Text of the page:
Comparative analysis demonstrated that DC-10 are phenotypically different and more potent than immature DCs [57] or IL-10-modulated mature DC (IL-10 DCs) [20] to promote allo-specific Tr1 cells. Both immature DCs and IL-10 DCs are indeed CD1a+CD14, and express significantly lower levels of HLA-DR, CD80, CD83, and CD86 than DC-10 [58]. Immature DCs spontaneously secrete low levels of IL-10, while both IL-10 DCs and DC-10 secrete high amounts of IL-10 [58]. Upon activation, both immature DCs and IL-10 DCs produce significant amounts of IL-12 and TNFα, while DC-10 do not [58] (Figure 1C). Finally, stimulation of allogeneic naïve CD4+ T cells with immature DCs, IL-10 DCs, or DC-10 promotes the induction of Tr1 cells; however, at least three repetitive stimulations of naïve T cells with immature DCs or IL-10 DCs are required to induce suppressor Tr1 cells in vitro ([57] and S. Gregori, personal communication), whereas only a single stimulation of allogeneic naïve T cells with DC-10 is sufficient to generate a population of T cells comprising up to 15% of allo-specific Tr1 cells [59, 60].

The high expression levels of ILT4, HLA-G, and IL-10 are necessary for the tolerogenic activity of DC-10 and their ability to prime T cells to become Tr1 cells. Indeed, addition of blocking antibodies against IL-10R, ILT4, or HLA-G during co-culture of DC-10 and naïve T cells completely prevented Tr1 cell induction [21]. This observation has been indirectly confirmed by studies in which we compared the ability of G-CSF and IL-10 to promote the induction of human tolerogenic DCs. G-CSF is a modulator of T-cell and DC functions. Previous reports showed that monocytes from G-CSF-treated healthy donors differentiate into tolerogenic DCs in the presence of autologous serum, which contains high levels of IL-10 and IFNα, and induce Tr1 cells in vitro[61]. This study demonstrated that G-CSF indirectly modulates DC functions. We recently defined a direct effect of G-CSF on DCs. Addition of G-CSF and IL-4 during monocyte-derived DC differentiation gives rise to a population of cells (G-DCs) that express CD14 and CD16, but not CD1a, display a mature myeloid phenotype, being HLA-DR+CD80+CD83+CD86+, and express the tolerogenic markers ILT4 and HLA-G [16], resembling the DC-10 phenotype. However, compared with DC-10, G-DCs produce lower levels of IL-10 and IL-6 if not stimulated, and higher levels of IL-12 and TNFα upon stimulation; moreover, G-DCs express significantly lower levels of HLA-G and ILT4 compared with DC-10 (M. Rossetti and S. Gregori, personal communication). Consistent with these findings, G-DCs retain hypostimulatory capacity but are not able to induce anergic and suppressive Tr1 cells [16].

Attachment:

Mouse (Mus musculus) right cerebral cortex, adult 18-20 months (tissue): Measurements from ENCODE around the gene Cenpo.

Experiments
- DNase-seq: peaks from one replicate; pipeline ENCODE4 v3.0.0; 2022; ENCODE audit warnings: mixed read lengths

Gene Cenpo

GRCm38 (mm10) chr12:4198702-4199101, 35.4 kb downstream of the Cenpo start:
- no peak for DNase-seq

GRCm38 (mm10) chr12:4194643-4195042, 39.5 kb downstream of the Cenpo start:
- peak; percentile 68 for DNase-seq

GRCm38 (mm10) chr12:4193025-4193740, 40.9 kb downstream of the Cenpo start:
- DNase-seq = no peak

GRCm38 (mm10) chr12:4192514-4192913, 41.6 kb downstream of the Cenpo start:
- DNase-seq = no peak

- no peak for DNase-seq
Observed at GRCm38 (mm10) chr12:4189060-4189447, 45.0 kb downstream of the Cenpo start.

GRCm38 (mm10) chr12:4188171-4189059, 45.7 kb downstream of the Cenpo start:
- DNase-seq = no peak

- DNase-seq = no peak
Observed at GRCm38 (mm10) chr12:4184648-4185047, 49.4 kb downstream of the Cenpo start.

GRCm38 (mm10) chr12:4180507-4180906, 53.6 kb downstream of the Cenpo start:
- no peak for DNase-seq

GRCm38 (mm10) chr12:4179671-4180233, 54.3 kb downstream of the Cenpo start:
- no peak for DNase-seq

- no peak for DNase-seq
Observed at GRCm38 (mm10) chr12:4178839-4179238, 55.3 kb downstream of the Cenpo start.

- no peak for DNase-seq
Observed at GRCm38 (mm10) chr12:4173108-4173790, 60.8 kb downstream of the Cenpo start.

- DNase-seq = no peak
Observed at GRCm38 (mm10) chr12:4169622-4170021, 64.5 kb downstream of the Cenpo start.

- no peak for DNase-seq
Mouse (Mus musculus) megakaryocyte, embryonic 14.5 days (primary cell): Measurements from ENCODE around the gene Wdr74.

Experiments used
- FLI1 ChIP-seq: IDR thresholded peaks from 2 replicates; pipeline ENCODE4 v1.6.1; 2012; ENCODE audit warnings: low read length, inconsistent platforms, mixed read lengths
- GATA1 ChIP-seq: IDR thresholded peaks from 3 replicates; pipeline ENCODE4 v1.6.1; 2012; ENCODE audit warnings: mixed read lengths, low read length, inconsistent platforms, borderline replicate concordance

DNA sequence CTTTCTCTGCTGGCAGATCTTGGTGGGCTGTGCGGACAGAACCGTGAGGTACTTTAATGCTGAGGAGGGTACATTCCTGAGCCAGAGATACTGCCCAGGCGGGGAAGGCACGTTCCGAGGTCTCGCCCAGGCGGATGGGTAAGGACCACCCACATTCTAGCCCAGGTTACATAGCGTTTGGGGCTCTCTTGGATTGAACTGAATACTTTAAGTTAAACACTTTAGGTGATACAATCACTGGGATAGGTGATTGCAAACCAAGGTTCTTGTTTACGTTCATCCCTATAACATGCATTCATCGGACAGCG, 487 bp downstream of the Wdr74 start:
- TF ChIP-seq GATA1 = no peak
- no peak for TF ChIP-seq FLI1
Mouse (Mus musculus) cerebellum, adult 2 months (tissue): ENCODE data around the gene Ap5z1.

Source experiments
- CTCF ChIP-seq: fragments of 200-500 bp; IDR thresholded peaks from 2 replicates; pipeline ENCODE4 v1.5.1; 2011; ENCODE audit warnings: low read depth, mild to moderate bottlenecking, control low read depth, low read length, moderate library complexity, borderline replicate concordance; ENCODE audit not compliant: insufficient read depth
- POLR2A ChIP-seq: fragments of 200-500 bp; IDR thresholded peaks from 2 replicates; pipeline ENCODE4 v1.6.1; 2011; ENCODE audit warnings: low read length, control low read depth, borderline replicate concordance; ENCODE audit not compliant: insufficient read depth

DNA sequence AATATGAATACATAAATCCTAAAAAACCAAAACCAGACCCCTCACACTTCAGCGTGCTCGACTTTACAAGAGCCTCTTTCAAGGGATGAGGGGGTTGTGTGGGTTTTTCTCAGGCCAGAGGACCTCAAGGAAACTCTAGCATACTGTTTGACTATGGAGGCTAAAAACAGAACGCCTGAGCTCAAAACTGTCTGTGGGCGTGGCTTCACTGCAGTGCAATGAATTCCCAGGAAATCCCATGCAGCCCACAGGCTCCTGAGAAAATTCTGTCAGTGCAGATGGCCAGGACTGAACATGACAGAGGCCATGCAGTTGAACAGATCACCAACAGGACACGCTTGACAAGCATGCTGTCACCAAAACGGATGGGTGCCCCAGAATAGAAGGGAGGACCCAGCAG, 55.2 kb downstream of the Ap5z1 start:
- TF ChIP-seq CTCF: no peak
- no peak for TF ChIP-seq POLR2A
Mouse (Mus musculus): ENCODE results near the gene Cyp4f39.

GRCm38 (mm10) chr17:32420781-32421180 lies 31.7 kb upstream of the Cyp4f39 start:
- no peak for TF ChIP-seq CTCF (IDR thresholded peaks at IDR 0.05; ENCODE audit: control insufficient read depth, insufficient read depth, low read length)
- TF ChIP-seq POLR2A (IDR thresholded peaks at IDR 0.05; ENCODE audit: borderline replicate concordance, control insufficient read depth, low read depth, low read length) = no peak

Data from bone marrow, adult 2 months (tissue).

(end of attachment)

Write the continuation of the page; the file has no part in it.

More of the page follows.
DC-10 also differentiate Ag-specific Tr1 cells in autologous settings. We demonstrated that DC-10 from monocytes of allergic patients pulsed with allergen efficiently promote the generation of allergen-specific Tr1 cells able to suppress cytokine production by effector T-helper type 2 cells in vitro[58].

DC-10 are thus a population of tolerogenic DCs that can be easily differentiated and can be used to promote Ag-specific Tr1 cells in vitro.

Comparison between DC-10 and other regulatory antigen-presenting cells under clinical development

Comparison between DC-10 and other regulatory APCs described in the literature, and currently under clinical development, indicates that DC-10 represent a population of human tolerogenic DCs with a unique phenotype and function (Figure 2). Despite the expression of CD14 and CD16, monocyte-derived DC-10 differ from human type 2 macrophages (M2 cells) generated in vitro from monocytes after exposure to M-CSF and IL-4 or IL-13, or IL-10 [6264] (Table 1). Both DC-10 and M2 cells secrete high levels of IL-10 and low amounts of IL-12, but DC-10 produce IL-6, whereas M2 cells do not [62, 64].

Figure 2
figure 2